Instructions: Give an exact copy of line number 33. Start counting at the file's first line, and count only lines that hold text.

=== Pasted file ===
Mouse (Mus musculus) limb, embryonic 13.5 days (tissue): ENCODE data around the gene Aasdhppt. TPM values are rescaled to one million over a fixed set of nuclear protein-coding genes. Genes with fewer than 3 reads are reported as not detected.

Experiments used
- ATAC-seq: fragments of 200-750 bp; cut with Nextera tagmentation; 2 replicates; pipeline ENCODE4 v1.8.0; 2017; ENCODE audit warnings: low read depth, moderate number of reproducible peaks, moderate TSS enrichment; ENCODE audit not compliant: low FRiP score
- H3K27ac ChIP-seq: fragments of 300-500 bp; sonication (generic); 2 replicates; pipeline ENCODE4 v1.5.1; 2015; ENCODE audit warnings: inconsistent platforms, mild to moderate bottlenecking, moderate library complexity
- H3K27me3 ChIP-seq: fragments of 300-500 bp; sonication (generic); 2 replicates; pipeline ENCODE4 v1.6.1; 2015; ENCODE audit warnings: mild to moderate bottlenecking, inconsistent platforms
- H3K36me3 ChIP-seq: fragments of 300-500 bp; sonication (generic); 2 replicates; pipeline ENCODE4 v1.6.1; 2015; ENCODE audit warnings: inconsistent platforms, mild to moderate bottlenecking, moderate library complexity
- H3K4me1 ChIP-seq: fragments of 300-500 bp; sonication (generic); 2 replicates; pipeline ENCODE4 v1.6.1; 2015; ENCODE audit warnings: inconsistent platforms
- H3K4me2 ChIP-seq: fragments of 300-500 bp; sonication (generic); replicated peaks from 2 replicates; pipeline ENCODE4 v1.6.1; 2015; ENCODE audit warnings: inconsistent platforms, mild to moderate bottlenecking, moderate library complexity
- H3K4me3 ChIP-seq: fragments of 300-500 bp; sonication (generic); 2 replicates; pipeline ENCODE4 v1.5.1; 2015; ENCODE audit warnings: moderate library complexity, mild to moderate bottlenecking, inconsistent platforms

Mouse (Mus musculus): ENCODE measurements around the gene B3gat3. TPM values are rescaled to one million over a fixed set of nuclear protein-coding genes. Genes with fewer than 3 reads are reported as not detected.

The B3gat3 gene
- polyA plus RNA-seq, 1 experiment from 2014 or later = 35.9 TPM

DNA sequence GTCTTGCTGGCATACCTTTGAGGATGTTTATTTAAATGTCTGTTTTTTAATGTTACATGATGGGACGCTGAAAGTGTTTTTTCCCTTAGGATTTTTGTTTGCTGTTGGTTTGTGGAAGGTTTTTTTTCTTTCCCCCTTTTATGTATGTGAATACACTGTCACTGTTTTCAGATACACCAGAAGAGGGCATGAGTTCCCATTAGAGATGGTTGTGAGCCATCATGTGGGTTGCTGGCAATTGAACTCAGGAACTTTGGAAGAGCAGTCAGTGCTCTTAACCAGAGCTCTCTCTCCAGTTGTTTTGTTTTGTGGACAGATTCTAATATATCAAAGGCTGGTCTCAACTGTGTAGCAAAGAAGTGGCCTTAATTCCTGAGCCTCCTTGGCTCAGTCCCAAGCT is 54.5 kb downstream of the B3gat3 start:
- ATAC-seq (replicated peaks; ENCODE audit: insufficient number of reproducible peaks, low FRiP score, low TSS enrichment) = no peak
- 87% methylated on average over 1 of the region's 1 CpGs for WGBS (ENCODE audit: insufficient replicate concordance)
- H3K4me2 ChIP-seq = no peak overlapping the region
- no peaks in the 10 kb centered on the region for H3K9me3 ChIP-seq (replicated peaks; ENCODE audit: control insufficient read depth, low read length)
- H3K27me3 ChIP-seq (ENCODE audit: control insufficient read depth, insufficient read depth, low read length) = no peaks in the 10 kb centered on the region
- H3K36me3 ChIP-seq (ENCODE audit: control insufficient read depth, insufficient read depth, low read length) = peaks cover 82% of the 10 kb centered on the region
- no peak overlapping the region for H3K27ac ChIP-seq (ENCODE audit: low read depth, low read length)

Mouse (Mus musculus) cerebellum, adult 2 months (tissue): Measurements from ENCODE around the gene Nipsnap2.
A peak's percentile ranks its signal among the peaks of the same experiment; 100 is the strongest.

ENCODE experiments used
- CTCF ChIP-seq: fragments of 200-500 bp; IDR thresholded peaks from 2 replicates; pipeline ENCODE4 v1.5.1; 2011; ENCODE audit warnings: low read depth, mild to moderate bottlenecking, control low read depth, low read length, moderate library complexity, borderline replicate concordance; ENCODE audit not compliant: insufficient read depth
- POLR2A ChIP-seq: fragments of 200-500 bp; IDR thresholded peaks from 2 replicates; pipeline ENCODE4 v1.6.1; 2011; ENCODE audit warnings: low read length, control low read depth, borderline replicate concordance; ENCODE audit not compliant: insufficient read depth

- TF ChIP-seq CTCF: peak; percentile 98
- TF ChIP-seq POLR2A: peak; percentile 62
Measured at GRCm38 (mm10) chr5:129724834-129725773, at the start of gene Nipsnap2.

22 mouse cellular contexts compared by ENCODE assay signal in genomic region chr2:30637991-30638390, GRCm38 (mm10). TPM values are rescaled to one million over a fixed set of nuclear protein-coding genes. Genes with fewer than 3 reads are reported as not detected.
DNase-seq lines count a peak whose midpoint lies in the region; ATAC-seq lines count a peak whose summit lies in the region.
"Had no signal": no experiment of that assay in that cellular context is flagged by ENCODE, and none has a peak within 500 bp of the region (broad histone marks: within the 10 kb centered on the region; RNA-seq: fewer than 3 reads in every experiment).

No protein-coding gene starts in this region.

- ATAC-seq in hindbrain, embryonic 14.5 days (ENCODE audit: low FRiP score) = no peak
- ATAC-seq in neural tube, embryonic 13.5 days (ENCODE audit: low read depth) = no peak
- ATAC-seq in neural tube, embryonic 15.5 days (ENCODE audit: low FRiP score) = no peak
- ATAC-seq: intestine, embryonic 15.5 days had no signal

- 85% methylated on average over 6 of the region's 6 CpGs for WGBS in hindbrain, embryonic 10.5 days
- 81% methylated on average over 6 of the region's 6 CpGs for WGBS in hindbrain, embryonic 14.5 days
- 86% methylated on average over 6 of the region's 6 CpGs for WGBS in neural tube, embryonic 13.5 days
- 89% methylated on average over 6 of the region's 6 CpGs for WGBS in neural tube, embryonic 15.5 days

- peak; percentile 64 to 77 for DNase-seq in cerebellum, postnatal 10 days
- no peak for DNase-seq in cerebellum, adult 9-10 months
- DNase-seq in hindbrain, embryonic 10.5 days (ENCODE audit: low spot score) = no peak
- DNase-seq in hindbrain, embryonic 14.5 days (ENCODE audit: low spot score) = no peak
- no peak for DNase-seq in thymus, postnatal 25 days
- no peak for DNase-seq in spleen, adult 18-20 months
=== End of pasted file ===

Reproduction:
- ATAC-seq in hindbrain, embryonic 14.5 days (ENCODE audit: low FRiP score) = no peak